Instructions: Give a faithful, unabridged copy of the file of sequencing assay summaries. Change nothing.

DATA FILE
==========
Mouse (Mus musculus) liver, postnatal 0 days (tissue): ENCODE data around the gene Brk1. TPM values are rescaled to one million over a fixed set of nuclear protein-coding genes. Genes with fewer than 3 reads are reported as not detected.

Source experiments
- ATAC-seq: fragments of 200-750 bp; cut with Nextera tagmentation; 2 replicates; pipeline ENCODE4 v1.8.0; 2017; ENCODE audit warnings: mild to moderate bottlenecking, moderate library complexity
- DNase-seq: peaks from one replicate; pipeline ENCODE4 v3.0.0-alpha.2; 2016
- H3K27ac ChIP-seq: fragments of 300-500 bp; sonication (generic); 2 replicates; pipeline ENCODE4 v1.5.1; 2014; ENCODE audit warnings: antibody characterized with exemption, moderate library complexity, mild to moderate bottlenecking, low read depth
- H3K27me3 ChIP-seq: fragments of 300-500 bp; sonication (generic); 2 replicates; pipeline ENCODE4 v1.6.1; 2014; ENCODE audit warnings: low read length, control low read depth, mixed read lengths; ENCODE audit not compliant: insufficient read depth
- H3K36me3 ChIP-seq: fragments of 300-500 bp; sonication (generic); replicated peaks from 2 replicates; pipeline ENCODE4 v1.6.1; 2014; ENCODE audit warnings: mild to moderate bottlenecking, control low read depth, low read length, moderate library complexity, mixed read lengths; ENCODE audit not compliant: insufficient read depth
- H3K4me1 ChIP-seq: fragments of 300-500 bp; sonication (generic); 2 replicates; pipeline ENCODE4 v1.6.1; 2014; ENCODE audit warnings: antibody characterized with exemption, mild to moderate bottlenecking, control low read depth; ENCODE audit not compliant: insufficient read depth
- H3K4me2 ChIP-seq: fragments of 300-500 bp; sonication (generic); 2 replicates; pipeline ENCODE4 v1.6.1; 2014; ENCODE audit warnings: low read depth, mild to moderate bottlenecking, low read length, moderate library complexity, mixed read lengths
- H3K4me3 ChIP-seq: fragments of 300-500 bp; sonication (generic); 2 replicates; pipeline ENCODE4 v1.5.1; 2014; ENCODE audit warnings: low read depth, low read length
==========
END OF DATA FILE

Mouse (Mus musculus) liver, postnatal 0 days (tissue): ENCODE data around the gene Brk1. TPM values are rescaled to one million over a fixed set of nuclear protein-coding genes. Genes with fewer than 3 reads are reported as not detected.

Source experiments
- ATAC-seq: fragments of 200-750 bp; cut with Nextera tagmentation; 2 replicates; pipeline ENCODE4 v1.8.0; 2017; ENCODE audit warnings: mild to moderate bottlenecking, moderate library complexity
- DNase-seq: peaks from one replicate; pipeline ENCODE4 v3.0.0-alpha.2; 2016
- H3K27ac ChIP-seq: fragments of 300-500 bp; sonication (generic); 2 replicates; pipeline ENCODE4 v1.5.1; 2014; ENCODE audit warnings: antibody characterized with exemption, moderate library complexity, mild to moderate bottlenecking, low read depth
- H3K27me3 ChIP-seq: fragments of 300-500 bp; sonication (generic); 2 replicates; pipeline ENCODE4 v1.6.1; 2014; ENCODE audit warnings: low read length, control low read depth, mixed read lengths; ENCODE audit not compliant: insufficient read depth
- H3K36me3 ChIP-seq: fragments of 300-500 bp; sonication (generic); replicated peaks from 2 replicates; pipeline ENCODE4 v1.6.1; 2014; ENCODE audit warnings: mild to moderate bottlenecking, control low read depth, low read length, moderate library complexity, mixed read lengths; ENCODE audit not compliant: insufficient read depth
- H3K4me1 ChIP-seq: fragments of 300-500 bp; sonication (generic); 2 replicates; pipeline ENCODE4 v1.6.1; 2014; ENCODE audit warnings: antibody characterized with exemption, mild to moderate bottlenecking, control low read depth; ENCODE audit not compliant: insufficient read depth
- H3K4me2 ChIP-seq: fragments of 300-500 bp; sonication (generic); 2 replicates; pipeline ENCODE4 v1.6.1; 2014; ENCODE audit warnings: low read depth, mild to moderate bottlenecking, low read length, moderate library complexity, mixed read lengths
- H3K4me3 ChIP-seq: fragments of 300-500 bp; sonication (generic); 2 replicates; pipeline ENCODE4 v1.5.1; 2014; ENCODE audit warnings: low read depth, low read length